Twitter, which was created by a 10-person start-up in San Francisco called Obvious, is a heady mixture of messaging, social networking, "microblogging" and something called "presence," shorthand for the idea that people should enjoy an "always on" virtual omnipresence.
Twitter's rapid growth made it the object of intense interest and a fair amount of ridicule, as it was derided as high-tech trivia or the latest in time-wasting devices. But its use in Iran in the wake of the disputed presidential election of June 2009 to organize protests and disseminate information in the face of a news media crackdown brought it new respect.
When a user is logged in through the Web or a cellphone, it asks one simple question, "What are you doing?" Users answer in 140 characters or fewer. While some of these tweets have the profundity of haiku, most are mundane, like "Sure is pretty out tonight" or "My eyes itch. I am very aggravated."
Unlike most text messages, tweets are routed among networks of friends. Strangers, called "followers," can also choose to receive the tweets of people they find interesting.
With more than 200 million accounts, Twitter, is part of an elite group of social web start-ups that have flourished in recent years by rapidly attracting users. But while peers like Groupon and Zynga are hurtling toward the public markets, Twitter is holding back.
In its short history, Twitter has become an important marketing tool for celebrities, politicians and businesses, promising a level of intimacy never before approached online, as well as giving the public the ability to speak directly to people and institutions once comfortably on a pedestal.
But someone has to do all that writing, even if each entry is barely a sentence long. In many cases, celebrities and their handlers have turned to outside writers - ghost Twitterers, who keep fans updated on the latest twists and turns, often in the star's own voice.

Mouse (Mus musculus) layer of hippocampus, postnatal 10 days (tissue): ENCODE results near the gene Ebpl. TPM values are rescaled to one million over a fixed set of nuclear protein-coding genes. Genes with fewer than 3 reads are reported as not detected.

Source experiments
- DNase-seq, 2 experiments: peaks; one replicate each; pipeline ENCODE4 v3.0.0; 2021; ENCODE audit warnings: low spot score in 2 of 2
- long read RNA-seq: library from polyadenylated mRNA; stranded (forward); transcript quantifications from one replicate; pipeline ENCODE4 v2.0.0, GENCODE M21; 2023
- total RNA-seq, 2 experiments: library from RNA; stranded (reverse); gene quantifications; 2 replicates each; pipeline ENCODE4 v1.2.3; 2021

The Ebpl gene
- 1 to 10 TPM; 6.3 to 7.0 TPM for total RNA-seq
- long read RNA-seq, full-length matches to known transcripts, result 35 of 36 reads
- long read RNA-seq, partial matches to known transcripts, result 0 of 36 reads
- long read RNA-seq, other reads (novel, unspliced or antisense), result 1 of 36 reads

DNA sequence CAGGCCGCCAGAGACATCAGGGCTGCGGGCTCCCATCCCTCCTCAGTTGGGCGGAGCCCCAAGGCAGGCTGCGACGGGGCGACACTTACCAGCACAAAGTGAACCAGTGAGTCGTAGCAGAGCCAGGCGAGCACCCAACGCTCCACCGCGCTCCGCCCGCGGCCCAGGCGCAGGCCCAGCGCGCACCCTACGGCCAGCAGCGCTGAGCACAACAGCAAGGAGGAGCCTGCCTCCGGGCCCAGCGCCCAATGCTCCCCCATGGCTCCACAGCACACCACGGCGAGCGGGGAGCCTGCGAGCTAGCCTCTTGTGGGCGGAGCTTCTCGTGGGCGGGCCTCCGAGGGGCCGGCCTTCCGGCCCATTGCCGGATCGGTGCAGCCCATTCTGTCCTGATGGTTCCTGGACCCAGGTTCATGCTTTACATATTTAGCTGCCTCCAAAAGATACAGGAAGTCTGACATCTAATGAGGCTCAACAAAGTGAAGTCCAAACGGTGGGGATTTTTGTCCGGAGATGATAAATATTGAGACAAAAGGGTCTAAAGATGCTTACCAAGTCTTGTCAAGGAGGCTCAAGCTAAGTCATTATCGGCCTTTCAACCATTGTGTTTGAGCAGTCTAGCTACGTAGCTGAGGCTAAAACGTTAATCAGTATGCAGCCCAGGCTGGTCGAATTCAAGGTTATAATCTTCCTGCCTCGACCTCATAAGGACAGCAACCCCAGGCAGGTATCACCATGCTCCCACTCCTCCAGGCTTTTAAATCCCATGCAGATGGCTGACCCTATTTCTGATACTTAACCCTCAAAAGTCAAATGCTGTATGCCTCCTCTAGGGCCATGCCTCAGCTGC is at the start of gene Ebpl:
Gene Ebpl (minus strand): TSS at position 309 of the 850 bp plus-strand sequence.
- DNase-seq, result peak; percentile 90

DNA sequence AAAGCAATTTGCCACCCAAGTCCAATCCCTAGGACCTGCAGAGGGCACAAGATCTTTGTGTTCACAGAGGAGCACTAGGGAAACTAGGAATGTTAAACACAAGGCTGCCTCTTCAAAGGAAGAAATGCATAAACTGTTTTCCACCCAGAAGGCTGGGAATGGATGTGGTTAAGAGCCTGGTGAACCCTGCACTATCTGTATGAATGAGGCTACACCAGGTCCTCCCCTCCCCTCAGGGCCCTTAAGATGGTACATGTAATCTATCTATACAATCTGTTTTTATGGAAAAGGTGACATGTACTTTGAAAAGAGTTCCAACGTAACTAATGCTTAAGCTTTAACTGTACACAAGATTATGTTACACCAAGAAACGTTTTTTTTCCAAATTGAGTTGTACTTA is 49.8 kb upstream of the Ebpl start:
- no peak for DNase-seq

It is not only celebrities who are forced to look to a team to produce real-time commentary on daily activities, but also politicians like Ron Paul, who have assigned staff members to create Twitter posts and Facebook personas. Barack Obama's presidential campaign used Twitter, Facebook and YouTube.
In 2009, people in Iran and Moldova created their own searchable tags on Twitter to organize protests against their governments and share information with each other and the world. In April, Moldovans used the network to rally more than 10,000 young people against their country's Communist leadership. And in June, Iranian opposition supporters angry over presidential election results used Twitter and other forms of new media to share news on rallies, police crackdowns on protesters, and analysis.
With the authorities blocking text-messaging on cellphones, Twitter has become a handy alternative for information-hungry Iranians. While Iran has also tried to block Twitter posts, Iranians are skilled at using proxy sites or other methods to circumvent the official barriers.
In a notable moment during the Iranian protests, State Department official e-mailed Twitter to request a delay in scheduled maintenance of its global network, which would have cut off service while Iranians were using Twitter to swap information and inform the outside world about the mushrooming protests around Tehran.
Twitter complied with the request and briefly postponed its upgrade. The episode demonstrated the extent to which the Obama administration views social networking as a new diplomatic tool. Secretary of State Hillary Rodham Clinton talks regularly about the power of e-diplomacy, particularly in places where the mass media are repressed.
At present, Twitter makes the bulk of its money from an advertising platform that features “promoted tweets.” The program, which was rolled out in April 2010, displays sponsored messages in users’ feeds or keyword searches.
The microblogging service has no problem luring deep-pocketed investors. In July 2011 the company was in the the process of raising $400 million in a deal that values the company at $8 billion.
According to Rory Maher, an analyst for Hudson Square Research, the company makes about $200 million a year from online advertising and is close to profitability. At those levels, a valuation of $8 billion — or roughly 40 times sales — is difficult to justify, he said.
The financing round, which will be split into two portions, will be led by DST Global, the investment firm headed by the Russian billionaire Yuri Milner. Previous investors, including the venture capital firm Kleiner Perkins Caufield & Byers, will also participate